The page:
USDA organic report: soybean acreage down, corn acreage up

According to a recent report by the US Department of Agriculture Economic Research Service (USDA-ERS), acreage of organic soybeans has dropped in recent years after reaching a peak of 174,467 acres in 2001. Organic soybean acreage in 2005 was 122,217.

Despite the decline, organic soybeans remain a leading organic crop in the United States, ranking third behind wheat and corn in total acreage in 2005.

The USDA-ERS report also finds organic corn acreage increasing, growing from 99,111 acres in 2004 to 130,672 acres in 2005.

Competition from China
Perhaps the biggest reason US organic farmers are growing fewer organic soybeans is that major soymilk manufacturers, such as WhiteWave Foods, are importing organic soybeans from China.

“The availability of foreign sourced soybeans certified organic under the NOP has held back price increases on organic soybeans contributing to the loss of financial allure to organic farmers,” says Lynn Clarkson, president, Clarkson Grain.

Another organic grain supplier says, “Cheap imports from China are having a net impact on US organic soybean production.”

Farmers lost Japanese contracts to China
Cathy Greene, senior agricultural economist and author of the USDA-ERS report, attributes two factors to the declining organic soybean acreage. “In the early part of the decade farmers had lucrative contracts with Japan, and those contracts have disappeared with Japan now contracting with China,” she says. In addition, Green says the US National Organic Program has streamlined the process for other countries to import organic products into the US. Instead of relying on country-to-country negotiations for importing products, foreign organic suppliers can gain access to the US market by being certified through an NOP-accredited organic certification firm.

Other grain suppliers also see US farmers losing organic soybean export markets. “The Japanese market has almost completely flipped over to Chinese beans because they are cheaper,” says Steve Ford, president, Stonebridge, Ltd.

Ron Haaland, vice president of marketing, Specialty Export Productions agrees. “China has cut into the Japanese and European markets,” he says.
Ron Roller, president, American Soy Products, Inc. says US soymilk manufacturers are also buying organic soybeans from South America.

“Totally destroyed us”
From one organic farmer’s perspective, US farmers can’t compete with cheaper Chinese soybeans. “What’s totally destroyed us is the Chinese coming in with $14 (per bushel) soybeans. A lot of farmers are saying it’s not worth growing soybeans,” says Mike Hilton, an organic farmer and consultant based in Lacygne, Kansas.

Hilton says farmers were getting paid as much as $16 to $22 per bushel for soybeans in recent years, but now prices have dropped as low as $11 per bushel.

In addition, Hilton and others question the integrity of China’s organic farming operations. There are reports of Chinese farmers using human waste called “night water” to fertilize their fields. “There is nobody watching what they’re doing over there,” says Hilton.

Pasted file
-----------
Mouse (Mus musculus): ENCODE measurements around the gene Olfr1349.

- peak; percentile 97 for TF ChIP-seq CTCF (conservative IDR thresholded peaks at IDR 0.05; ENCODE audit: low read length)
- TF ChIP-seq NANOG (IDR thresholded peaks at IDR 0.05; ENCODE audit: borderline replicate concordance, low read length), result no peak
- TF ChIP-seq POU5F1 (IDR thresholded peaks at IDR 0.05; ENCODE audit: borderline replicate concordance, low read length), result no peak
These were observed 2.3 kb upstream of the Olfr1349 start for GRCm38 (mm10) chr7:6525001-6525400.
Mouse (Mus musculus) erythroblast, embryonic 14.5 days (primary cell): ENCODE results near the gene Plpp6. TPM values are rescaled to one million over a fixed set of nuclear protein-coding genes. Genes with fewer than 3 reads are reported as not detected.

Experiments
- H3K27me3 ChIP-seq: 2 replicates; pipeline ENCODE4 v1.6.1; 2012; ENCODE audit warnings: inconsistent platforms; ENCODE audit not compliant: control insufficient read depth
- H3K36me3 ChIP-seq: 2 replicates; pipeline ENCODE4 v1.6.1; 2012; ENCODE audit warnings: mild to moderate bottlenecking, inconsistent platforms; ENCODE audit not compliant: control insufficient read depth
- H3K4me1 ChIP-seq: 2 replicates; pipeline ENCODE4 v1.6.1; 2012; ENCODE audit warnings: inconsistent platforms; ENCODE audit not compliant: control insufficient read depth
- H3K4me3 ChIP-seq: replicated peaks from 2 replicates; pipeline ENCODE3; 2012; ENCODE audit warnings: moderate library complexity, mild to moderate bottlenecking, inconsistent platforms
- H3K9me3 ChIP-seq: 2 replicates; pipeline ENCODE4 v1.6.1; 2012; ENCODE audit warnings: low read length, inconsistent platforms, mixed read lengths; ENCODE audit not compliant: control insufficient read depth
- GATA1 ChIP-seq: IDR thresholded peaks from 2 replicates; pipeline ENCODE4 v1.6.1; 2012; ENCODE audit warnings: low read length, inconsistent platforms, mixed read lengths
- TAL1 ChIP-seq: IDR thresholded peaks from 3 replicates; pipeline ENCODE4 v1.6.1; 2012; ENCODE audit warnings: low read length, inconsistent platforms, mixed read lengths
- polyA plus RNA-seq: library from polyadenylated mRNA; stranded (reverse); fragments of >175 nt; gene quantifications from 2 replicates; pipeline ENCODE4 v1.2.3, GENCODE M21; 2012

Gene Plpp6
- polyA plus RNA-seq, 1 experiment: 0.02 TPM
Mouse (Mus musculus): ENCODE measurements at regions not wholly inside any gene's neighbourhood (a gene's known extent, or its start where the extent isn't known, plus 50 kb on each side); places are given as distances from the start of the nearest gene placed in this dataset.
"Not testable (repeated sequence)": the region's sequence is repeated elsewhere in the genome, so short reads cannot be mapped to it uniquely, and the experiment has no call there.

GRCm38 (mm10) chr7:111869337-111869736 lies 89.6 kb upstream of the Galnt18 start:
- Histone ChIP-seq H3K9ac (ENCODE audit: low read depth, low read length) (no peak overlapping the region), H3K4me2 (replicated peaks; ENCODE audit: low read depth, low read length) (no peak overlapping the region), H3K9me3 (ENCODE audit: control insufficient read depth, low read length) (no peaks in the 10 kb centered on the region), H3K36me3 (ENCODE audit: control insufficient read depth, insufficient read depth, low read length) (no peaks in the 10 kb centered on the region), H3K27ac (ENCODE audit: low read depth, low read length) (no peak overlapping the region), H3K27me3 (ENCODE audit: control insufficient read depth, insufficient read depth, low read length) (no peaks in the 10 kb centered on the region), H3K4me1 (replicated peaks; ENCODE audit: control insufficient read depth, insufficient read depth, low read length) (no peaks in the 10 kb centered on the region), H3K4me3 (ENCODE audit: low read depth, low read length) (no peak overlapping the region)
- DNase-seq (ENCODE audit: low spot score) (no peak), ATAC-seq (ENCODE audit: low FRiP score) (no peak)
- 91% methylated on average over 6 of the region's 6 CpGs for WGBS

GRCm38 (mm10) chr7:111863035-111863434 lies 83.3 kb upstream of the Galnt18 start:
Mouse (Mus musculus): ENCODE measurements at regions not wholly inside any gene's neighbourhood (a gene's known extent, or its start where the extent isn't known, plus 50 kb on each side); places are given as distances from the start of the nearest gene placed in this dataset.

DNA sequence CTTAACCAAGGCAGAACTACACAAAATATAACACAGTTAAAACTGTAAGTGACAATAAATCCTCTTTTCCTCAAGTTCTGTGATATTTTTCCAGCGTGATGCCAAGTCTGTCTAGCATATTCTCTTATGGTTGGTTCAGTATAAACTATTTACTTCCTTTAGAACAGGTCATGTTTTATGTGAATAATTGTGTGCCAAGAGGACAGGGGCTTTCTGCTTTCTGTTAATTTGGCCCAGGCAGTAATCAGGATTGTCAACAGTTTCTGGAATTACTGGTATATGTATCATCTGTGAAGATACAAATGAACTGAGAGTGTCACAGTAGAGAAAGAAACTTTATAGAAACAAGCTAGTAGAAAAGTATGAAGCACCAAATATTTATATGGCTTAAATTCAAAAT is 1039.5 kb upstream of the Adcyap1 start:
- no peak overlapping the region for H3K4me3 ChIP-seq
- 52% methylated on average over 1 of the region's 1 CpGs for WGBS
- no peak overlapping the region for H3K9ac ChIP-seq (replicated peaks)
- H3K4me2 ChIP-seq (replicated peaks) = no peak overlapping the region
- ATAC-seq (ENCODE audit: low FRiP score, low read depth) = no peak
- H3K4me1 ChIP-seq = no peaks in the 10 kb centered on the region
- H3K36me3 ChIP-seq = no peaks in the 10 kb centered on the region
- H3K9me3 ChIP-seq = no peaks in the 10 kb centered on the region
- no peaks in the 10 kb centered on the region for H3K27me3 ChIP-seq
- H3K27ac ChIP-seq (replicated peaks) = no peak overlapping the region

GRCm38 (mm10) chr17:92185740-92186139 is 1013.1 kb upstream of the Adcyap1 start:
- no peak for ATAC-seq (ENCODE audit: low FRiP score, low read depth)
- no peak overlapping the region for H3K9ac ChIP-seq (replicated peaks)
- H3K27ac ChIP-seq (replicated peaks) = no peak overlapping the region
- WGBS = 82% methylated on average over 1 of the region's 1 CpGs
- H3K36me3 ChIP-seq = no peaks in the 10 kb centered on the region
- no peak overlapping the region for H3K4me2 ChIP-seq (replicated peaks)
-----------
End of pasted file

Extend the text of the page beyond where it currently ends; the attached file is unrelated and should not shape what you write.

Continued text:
“Being certified in China is not the same as being certified in the US,” says Haaland.

Another grain supplier says, “Is it really organic coming from China? I have real doubts about that.”

“Loyalty isn’t with US organic farmer”
Experts say that cheaper Chinese imports are entering the US market because of the increasing domination of the organic market by large food companies who base their buying decisions on the cheapest price.

“Conventional companies are sourcing raw materials as cheap as they can and where they can get them,” says John Bobbe, executive at Organic Farmers’ Agency for Relationship Marketing.

Another organic grain supplier says, “The organic food industry is dominated by large corporations, and their loyalty isn’t with the US organic farmer; it is with getting the lowest price.”

Increased acreage every year
While others see decreasing organic soybean acreage, Jim Skiff, president, US Soy, sees it increasing. “We have increased our acreage every year for the last three years and will increase again this year,” he says.

Skiff says he receives many inquiries from conventional farmers wanting to know more about producing organic soybeans.

However, he acknowledges that imported soybeans are having an impact. “Our experience doesn’t jibe with (USDA-ERS) data unless food manufacturers are importing a lot more than I’m aware of, and that could be,” he says.

Corn acreage increasing
While organic soybean acreage is stagnating, organic corn acreage is increasing. Greene says this is due to increased demand for organic feed. “A big part of the growth is in feed grain due to the fast growth of the organic livestock sector,” she says.

Roller agrees, “There is greater demand and higher prices for organic feed crops, especially corn, fueled by the increased sales of organic milk, eggs, and meat products.”

Greene noted that demand for organic corn in food products has also increased.

As stated earlier, the USDA-ERS report finds organic corn acreage increasing with a 30% jump from 2004 to 2005. In addition, 2005 was the first year that organic corn acreage exceeded that for organic soybeans.
Organic corn acreage is expected to increase again in 2007 with prices ranging between $5.50 to $6.50 per bushel.

Another grain supplier says, “Most other grain production has increased for organic farmers. The only organic crop that has seen a decrease in value over the last three years is soybeans.”

Other grains and oilseeds besides corn competing with organic soybeans for acreage include milo, wheat, barley, oats, flax, and sunflowers.
© Copyright The Organic & Non-GMO Report 2007. (February 2007).